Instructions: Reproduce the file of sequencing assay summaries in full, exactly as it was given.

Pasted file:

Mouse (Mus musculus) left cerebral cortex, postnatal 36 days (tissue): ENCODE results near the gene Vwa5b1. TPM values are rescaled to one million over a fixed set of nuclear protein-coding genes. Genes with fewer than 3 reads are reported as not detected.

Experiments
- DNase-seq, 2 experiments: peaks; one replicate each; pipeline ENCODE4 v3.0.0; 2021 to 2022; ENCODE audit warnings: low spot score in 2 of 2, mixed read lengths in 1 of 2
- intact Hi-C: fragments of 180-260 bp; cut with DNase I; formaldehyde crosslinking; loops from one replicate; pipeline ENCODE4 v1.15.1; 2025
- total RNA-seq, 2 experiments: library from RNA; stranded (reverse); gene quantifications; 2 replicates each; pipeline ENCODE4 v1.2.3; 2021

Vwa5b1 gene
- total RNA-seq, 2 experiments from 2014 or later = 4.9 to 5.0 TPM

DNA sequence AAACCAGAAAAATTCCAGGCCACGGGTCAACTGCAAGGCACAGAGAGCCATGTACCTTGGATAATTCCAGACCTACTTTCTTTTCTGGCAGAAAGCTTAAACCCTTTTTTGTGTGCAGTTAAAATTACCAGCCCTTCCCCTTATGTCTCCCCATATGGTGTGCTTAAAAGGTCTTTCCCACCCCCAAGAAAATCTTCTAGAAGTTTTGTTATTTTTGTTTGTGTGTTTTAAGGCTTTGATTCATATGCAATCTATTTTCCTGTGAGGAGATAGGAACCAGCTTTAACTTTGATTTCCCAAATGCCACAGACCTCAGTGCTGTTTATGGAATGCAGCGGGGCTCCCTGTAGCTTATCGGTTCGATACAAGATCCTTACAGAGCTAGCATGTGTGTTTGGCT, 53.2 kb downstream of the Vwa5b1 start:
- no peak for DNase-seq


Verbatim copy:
Mouse (Mus musculus) left cerebral cortex, postnatal 36 days (tissue): ENCODE results near the gene Vwa5b1. TPM values are rescaled to one million over a fixed set of nuclear protein-coding genes. Genes with fewer than 3 reads are reported as not detected.

Experiments
- DNase-seq, 2 experiments: peaks; one replicate each; pipeline ENCODE4 v3.0.0; 2021 to 2022; ENCODE audit warnings: low spot score in 2 of 2, mixed read lengths in 1 of 2
- intact Hi-C: fragments of 180-260 bp; cut with DNase I; formaldehyde crosslinking; loops from one replicate; pipeline ENCODE4 v1.15.1; 2025
- total RNA-seq, 2 experiments: library from RNA; stranded (reverse); gene quantifications; 2 replicates each; pipeline ENCODE4 v1.2.3; 2021

Vwa5b1 gene
- total RNA-seq, 2 experiments from 2014 or later = 4.9 to 5.0 TPM

DNA sequence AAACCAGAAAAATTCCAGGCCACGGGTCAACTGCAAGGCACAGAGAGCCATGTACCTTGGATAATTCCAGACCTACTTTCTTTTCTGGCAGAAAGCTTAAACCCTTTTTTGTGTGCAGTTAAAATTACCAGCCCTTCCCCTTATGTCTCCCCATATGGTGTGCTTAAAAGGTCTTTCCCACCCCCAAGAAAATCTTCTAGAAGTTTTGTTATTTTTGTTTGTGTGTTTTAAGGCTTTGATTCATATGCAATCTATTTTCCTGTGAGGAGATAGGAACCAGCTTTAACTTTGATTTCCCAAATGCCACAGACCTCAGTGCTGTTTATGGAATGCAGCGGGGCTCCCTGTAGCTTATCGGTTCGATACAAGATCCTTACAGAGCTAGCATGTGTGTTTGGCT, 53.2 kb downstream of the Vwa5b1 start:
- no peak for DNase-seq